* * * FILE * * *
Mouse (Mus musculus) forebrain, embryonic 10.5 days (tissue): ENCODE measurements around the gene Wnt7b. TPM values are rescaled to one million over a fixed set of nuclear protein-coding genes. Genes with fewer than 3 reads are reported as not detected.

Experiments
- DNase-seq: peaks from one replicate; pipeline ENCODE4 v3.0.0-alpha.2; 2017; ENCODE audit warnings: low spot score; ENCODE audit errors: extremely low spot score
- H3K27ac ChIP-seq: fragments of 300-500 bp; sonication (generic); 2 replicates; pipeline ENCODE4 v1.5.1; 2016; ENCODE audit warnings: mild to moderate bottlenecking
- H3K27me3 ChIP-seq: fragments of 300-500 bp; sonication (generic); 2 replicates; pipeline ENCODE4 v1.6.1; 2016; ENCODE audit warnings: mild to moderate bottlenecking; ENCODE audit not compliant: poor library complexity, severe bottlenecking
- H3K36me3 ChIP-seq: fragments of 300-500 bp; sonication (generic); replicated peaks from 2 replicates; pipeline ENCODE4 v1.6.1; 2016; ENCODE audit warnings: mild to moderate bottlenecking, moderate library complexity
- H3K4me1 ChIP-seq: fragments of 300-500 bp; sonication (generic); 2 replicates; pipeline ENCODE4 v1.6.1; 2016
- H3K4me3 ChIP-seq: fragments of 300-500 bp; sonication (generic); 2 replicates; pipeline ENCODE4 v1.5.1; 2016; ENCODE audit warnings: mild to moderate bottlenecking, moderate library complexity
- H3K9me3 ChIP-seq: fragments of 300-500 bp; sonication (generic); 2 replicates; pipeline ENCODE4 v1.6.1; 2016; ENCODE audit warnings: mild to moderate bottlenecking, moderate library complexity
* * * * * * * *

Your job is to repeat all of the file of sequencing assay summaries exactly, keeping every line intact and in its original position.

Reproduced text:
Mouse (Mus musculus) forebrain, embryonic 10.5 days (tissue): ENCODE measurements around the gene Wnt7b. TPM values are rescaled to one million over a fixed set of nuclear protein-coding genes. Genes with fewer than 3 reads are reported as not detected.

Experiments
- DNase-seq: peaks from one replicate; pipeline ENCODE4 v3.0.0-alpha.2; 2017; ENCODE audit warnings: low spot score; ENCODE audit errors: extremely low spot score
- H3K27ac ChIP-seq: fragments of 300-500 bp; sonication (generic); 2 replicates; pipeline ENCODE4 v1.5.1; 2016; ENCODE audit warnings: mild to moderate bottlenecking
- H3K27me3 ChIP-seq: fragments of 300-500 bp; sonication (generic); 2 replicates; pipeline ENCODE4 v1.6.1; 2016; ENCODE audit warnings: mild to moderate bottlenecking; ENCODE audit not compliant: poor library complexity, severe bottlenecking
- H3K36me3 ChIP-seq: fragments of 300-500 bp; sonication (generic); replicated peaks from 2 replicates; pipeline ENCODE4 v1.6.1; 2016; ENCODE audit warnings: mild to moderate bottlenecking, moderate library complexity
- H3K4me1 ChIP-seq: fragments of 300-500 bp; sonication (generic); 2 replicates; pipeline ENCODE4 v1.6.1; 2016
- H3K4me3 ChIP-seq: fragments of 300-500 bp; sonication (generic); 2 replicates; pipeline ENCODE4 v1.5.1; 2016; ENCODE audit warnings: mild to moderate bottlenecking, moderate library complexity
- H3K9me3 ChIP-seq: fragments of 300-500 bp; sonication (generic); 2 replicates; pipeline ENCODE4 v1.6.1; 2016; ENCODE audit warnings: mild to moderate bottlenecking, moderate library complexity